Faith in humanity restored

The participants of the BBC programme “Race Across the World” showed many of the qualities we hope will persist once the lock-down finishes.

Pairs of contestants raced 25,000 kilometres from Mexico to Patagonia on a very limited budget and without using air travel. The experiences they had, the humanity that was shown, and the kindness of strangers, restored one’s faith in human nature. A lady in Argentina invited a brother and sister who had run out of money to a family meal and somewhere comfortable to put down their sleeping bags. When asked why she did it she replied that she hoped her daughter who was also travelling the world would receive similar hospitality. A family of small holders welcomed a mother and her student son and became like family to their visitors who helped with the farm work. The British Pakistani uncle and nephew from Manchester, the final winners of the race by 20 seconds, restored their relationship after a family rift ten years ago. They agreed to give half of their £20,000 prize money to charities helping the starving street children they had seen living rough in Sao Paolo during their travels.

Perhaps one of the most meaningful conclusions was that instead of micro-managing their lives leaving nothing to chance, the contestants learnt to trust strangers and allow events to be outside their immediate control. The self-sufficiency we’ve come to depend on was challenged and replaced by faith in our common humanity. What a lesson as we contemplate coming out of lock-down!

The idea that by welcoming the stranger you may unknowingly welcome Almighty God, is contained in the writings of many world faiths. Could this be the timely challenge to our selfishness which coronavirus is giving our world?

Ruth Neal

Chair, Altrincham Interfaith Group

You can make a difference

Under normal circumstances, many thousands of people would have by now signed up to take part in an Alzheimer’s Society Memory Walk.

These hugely popular events bring people together in a variety of stunning locations to unite against dementia, whilst raising vital funds to support those affected by the condition. It would have been my 10th year attending such an event. While it saddens me that we can’t all get together this year, I’m determined with my family to walk my own way in memory of my nana.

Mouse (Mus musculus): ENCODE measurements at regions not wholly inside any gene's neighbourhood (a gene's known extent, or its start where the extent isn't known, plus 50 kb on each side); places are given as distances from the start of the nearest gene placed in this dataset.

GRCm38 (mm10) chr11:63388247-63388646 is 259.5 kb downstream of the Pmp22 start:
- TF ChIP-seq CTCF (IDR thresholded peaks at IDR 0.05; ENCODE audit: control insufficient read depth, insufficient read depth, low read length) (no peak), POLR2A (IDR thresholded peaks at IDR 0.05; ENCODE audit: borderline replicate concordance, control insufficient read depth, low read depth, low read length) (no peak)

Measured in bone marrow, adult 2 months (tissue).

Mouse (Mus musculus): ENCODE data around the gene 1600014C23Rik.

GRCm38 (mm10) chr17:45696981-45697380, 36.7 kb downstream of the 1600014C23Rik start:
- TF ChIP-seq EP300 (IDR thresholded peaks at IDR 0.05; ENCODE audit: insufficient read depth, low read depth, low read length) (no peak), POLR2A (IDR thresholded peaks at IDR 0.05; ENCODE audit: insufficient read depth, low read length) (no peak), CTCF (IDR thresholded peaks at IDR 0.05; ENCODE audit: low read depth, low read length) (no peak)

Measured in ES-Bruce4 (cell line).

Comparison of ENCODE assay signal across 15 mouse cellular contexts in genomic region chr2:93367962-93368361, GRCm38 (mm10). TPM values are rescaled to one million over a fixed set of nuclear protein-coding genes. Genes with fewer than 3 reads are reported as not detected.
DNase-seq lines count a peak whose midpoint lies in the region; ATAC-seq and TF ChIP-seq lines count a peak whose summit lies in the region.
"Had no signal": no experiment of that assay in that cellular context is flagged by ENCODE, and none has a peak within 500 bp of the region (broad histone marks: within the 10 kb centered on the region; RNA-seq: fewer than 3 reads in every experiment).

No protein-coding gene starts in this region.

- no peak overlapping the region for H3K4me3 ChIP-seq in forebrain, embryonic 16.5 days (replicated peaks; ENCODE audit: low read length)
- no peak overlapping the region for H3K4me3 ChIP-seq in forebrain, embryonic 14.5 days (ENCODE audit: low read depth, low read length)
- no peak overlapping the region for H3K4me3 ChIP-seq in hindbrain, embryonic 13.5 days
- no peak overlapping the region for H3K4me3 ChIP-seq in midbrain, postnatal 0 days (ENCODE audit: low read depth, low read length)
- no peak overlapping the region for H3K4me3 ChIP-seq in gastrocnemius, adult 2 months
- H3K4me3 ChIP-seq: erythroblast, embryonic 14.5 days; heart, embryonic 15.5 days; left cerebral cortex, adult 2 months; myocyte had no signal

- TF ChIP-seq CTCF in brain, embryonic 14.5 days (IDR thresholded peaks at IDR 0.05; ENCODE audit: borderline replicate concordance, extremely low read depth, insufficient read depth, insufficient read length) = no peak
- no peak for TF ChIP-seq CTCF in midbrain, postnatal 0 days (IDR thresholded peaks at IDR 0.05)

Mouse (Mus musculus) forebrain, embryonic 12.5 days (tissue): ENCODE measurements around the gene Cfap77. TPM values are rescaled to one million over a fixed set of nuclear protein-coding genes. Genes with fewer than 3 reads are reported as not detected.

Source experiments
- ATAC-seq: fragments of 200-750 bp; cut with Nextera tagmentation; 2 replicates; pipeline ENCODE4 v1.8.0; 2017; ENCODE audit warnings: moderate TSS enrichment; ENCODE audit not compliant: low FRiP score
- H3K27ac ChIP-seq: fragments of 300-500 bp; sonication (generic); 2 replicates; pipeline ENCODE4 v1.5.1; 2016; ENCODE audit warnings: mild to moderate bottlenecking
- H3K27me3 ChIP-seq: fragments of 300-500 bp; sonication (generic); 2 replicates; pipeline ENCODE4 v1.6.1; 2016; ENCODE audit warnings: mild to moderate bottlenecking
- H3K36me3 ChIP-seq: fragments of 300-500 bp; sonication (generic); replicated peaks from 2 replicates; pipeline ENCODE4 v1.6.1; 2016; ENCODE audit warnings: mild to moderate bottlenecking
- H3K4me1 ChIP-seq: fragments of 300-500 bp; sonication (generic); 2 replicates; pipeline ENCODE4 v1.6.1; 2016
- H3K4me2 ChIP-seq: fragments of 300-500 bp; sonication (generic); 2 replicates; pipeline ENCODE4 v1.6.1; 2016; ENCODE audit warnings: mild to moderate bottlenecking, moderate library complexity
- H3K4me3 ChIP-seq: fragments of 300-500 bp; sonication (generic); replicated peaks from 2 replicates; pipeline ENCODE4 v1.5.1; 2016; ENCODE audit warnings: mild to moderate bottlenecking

Wherever you are, we can all still help make a difference and I encourage you to sign up either with your household – pets included – friends, or another household in line with current government guidelines. Create your own route, from lapping your garden or local park to revisiting somewhere special.

This year’s Santander-sponsored Memory Walk is free to register. Walks can be organised anytime between now and October – or you might choose to do it on 20 September to mark World Alzheimer’s Day.

Sign up now at and with every step, you’ll help change the lives of people affected by dementia.

Vicky McClure, Alzheimer’s Society Ambassador

Green Flag award for schools

The charity Eco-Schools is accepting applications from local schools to earn a free Green Flag certification.

Paid for by Frugi, this British organic kids wear brand is funding 150 schools in the UK to achieve this accredited eco-certification. Schools may be out for summer, but it’s a perfect time for schools to plan this activity for September.

Helping to raise the next generation of eco-warriors, the Eco-Schools global programme empowers kids and teens to take environmental actions to get their school and community involved. Pupils follow a Seven-Step programme that results in achieving an international Eco-Schools Green Flag Certification.

Find out more about the Eco-Schools programme and register for free on their website:

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